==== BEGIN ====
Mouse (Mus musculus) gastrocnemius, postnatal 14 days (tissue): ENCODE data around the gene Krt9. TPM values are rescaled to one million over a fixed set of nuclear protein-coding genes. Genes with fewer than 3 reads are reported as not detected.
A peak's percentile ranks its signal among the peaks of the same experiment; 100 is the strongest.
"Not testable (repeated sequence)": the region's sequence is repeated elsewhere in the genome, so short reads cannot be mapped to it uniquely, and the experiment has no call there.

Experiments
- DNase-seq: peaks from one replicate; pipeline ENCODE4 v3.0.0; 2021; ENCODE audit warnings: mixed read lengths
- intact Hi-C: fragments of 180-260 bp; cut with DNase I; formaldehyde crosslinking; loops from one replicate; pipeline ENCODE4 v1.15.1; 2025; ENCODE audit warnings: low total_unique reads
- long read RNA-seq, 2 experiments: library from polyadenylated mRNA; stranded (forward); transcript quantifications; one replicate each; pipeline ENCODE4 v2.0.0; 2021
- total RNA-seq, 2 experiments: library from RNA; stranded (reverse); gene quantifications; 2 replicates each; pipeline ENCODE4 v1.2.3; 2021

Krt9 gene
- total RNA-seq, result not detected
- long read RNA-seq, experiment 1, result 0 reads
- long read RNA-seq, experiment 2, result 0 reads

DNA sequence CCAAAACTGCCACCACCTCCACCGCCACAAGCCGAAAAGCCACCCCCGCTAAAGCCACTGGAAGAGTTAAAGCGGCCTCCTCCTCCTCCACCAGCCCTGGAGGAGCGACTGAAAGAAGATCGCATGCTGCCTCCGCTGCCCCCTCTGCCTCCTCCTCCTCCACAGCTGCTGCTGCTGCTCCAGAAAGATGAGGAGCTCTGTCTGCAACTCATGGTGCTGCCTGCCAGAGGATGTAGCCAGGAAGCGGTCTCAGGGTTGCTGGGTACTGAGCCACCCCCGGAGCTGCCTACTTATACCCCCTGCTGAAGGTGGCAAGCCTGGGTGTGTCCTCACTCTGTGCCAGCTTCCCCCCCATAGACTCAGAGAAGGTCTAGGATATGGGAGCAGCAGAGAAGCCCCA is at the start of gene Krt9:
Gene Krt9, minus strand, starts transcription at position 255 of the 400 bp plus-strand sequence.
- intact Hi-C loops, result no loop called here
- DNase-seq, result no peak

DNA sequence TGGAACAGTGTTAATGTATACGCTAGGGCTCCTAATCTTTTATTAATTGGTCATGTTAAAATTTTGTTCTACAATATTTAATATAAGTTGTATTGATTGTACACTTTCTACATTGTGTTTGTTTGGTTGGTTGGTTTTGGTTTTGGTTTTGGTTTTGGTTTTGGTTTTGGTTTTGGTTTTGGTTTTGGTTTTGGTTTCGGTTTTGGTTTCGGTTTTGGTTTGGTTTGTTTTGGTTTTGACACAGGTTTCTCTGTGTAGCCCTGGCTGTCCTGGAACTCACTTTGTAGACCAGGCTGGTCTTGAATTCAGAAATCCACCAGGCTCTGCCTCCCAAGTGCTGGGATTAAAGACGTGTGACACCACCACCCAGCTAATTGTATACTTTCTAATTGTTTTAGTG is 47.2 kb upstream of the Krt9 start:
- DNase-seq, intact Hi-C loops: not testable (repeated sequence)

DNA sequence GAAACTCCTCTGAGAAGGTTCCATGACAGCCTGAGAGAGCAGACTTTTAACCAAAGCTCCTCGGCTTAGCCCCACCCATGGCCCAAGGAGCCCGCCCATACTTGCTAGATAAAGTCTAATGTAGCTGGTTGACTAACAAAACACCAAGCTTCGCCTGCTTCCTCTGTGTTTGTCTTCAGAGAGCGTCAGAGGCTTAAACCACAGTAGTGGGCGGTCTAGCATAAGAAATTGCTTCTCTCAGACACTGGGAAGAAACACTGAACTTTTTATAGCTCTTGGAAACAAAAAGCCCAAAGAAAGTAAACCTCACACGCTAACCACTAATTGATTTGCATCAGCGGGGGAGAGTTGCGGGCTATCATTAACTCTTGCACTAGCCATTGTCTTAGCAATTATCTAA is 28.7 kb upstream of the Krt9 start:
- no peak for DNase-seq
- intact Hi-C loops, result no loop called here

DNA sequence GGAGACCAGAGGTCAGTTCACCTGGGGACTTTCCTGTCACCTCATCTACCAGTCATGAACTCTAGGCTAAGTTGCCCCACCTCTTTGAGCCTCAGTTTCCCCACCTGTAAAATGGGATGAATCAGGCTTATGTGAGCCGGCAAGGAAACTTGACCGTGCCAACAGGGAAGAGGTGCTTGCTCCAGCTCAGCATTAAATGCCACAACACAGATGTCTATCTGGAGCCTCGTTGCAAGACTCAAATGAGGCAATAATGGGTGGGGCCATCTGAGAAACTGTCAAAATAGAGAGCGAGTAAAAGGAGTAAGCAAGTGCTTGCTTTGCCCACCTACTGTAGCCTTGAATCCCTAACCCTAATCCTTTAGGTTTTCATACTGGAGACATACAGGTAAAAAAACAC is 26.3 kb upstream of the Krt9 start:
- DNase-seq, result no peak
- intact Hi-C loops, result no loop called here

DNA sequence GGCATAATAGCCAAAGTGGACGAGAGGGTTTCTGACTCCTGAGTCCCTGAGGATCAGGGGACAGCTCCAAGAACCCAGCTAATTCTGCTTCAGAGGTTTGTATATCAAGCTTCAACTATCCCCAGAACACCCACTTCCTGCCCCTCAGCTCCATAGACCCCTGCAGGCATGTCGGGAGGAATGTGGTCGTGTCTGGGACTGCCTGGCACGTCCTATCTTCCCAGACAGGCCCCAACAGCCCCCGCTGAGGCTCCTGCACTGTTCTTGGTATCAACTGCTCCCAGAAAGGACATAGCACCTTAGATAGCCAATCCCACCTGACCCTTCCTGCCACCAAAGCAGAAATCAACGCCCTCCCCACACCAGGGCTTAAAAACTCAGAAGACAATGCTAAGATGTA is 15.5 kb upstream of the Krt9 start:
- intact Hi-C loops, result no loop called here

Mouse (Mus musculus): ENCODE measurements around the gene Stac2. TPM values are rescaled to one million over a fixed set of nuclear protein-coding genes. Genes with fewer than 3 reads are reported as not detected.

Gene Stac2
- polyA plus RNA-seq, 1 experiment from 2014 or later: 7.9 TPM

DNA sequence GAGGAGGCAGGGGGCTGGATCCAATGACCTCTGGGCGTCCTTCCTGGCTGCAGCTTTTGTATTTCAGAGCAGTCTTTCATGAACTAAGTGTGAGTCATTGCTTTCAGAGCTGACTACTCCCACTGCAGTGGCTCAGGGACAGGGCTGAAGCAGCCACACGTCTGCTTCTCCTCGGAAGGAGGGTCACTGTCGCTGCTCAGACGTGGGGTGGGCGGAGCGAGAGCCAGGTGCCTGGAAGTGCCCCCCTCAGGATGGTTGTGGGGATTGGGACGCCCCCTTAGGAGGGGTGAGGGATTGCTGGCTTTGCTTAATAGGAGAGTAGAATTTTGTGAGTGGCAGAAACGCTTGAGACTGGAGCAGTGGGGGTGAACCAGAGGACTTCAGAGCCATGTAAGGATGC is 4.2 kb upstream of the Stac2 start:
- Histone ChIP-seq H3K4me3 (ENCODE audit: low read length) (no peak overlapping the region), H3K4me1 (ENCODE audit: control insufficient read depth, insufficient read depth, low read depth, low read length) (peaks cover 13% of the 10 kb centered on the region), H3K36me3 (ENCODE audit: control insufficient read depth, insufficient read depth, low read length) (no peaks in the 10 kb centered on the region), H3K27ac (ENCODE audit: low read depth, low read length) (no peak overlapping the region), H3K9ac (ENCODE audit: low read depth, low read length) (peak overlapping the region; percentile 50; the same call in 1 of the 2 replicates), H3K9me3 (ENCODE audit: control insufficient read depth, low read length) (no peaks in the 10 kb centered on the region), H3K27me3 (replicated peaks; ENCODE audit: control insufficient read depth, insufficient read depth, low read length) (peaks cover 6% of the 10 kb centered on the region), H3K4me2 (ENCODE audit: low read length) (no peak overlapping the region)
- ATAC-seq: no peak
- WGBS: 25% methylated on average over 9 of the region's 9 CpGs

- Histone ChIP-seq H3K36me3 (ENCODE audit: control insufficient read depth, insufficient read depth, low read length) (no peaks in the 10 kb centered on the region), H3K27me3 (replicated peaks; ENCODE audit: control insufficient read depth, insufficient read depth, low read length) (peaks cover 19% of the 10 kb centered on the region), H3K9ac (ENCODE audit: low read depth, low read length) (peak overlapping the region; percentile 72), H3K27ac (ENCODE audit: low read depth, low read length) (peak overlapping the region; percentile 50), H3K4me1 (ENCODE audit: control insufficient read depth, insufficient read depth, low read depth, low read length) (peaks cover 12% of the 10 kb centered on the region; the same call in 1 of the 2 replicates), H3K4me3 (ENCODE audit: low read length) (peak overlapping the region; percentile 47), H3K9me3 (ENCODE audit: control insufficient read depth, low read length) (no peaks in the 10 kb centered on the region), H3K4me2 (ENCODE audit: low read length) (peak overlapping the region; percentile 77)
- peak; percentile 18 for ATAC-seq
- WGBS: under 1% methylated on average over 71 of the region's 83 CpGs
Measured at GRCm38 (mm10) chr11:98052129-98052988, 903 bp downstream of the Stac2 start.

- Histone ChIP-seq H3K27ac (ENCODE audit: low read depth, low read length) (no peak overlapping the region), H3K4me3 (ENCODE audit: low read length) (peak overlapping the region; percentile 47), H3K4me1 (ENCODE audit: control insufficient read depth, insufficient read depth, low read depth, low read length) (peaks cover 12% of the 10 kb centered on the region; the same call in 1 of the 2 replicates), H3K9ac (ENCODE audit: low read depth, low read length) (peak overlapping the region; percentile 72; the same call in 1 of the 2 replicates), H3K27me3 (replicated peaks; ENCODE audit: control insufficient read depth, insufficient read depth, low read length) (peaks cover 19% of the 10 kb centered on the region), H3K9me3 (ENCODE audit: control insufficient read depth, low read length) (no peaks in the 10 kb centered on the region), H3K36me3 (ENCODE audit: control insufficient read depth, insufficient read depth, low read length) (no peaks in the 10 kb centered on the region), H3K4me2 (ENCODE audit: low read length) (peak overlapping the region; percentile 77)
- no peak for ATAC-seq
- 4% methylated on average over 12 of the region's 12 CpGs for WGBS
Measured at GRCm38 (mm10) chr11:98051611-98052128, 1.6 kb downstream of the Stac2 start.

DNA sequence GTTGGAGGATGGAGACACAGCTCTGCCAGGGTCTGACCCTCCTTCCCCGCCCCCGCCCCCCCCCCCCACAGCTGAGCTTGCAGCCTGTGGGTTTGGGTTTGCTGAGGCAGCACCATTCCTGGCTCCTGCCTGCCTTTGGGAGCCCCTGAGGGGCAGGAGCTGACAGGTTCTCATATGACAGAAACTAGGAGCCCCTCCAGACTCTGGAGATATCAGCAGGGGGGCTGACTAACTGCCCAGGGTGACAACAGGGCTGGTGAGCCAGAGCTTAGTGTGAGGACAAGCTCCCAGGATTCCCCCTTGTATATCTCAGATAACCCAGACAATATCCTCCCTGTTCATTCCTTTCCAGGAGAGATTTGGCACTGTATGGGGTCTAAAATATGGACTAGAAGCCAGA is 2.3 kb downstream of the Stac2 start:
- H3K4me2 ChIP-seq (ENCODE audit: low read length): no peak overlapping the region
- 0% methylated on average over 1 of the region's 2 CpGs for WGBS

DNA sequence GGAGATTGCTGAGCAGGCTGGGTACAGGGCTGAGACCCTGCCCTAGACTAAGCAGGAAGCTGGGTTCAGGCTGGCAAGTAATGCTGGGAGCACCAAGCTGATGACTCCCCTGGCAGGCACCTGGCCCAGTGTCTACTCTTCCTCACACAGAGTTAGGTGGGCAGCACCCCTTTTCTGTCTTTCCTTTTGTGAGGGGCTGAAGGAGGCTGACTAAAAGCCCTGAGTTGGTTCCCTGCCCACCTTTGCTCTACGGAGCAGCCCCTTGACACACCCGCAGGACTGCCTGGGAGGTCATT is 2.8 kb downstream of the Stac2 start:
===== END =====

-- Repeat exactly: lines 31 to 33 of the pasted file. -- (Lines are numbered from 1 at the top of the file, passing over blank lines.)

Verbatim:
- Histone ChIP-seq H3K4me3 (ENCODE audit: low read length) (no peak overlapping the region), H3K4me1 (ENCODE audit: control insufficient read depth, insufficient read depth, low read depth, low read length) (peaks cover 13% of the 10 kb centered on the region), H3K36me3 (ENCODE audit: control insufficient read depth, insufficient read depth, low read length) (no peaks in the 10 kb centered on the region), H3K27ac (ENCODE audit: low read depth, low read length) (no peak overlapping the region), H3K9ac (ENCODE audit: low read depth, low read length) (peak overlapping the region; percentile 50; the same call in 1 of the 2 replicates), H3K9me3 (ENCODE audit: control insufficient read depth, low read length) (no peaks in the 10 kb centered on the region), H3K27me3 (replicated peaks; ENCODE audit: control insufficient read depth, insufficient read depth, low read length) (peaks cover 6% of the 10 kb centered on the region), H3K4me2 (ENCODE audit: low read length) (no peak overlapping the region)
- ATAC-seq: no peak
- WGBS: 25% methylated on average over 9 of the region's 9 CpGs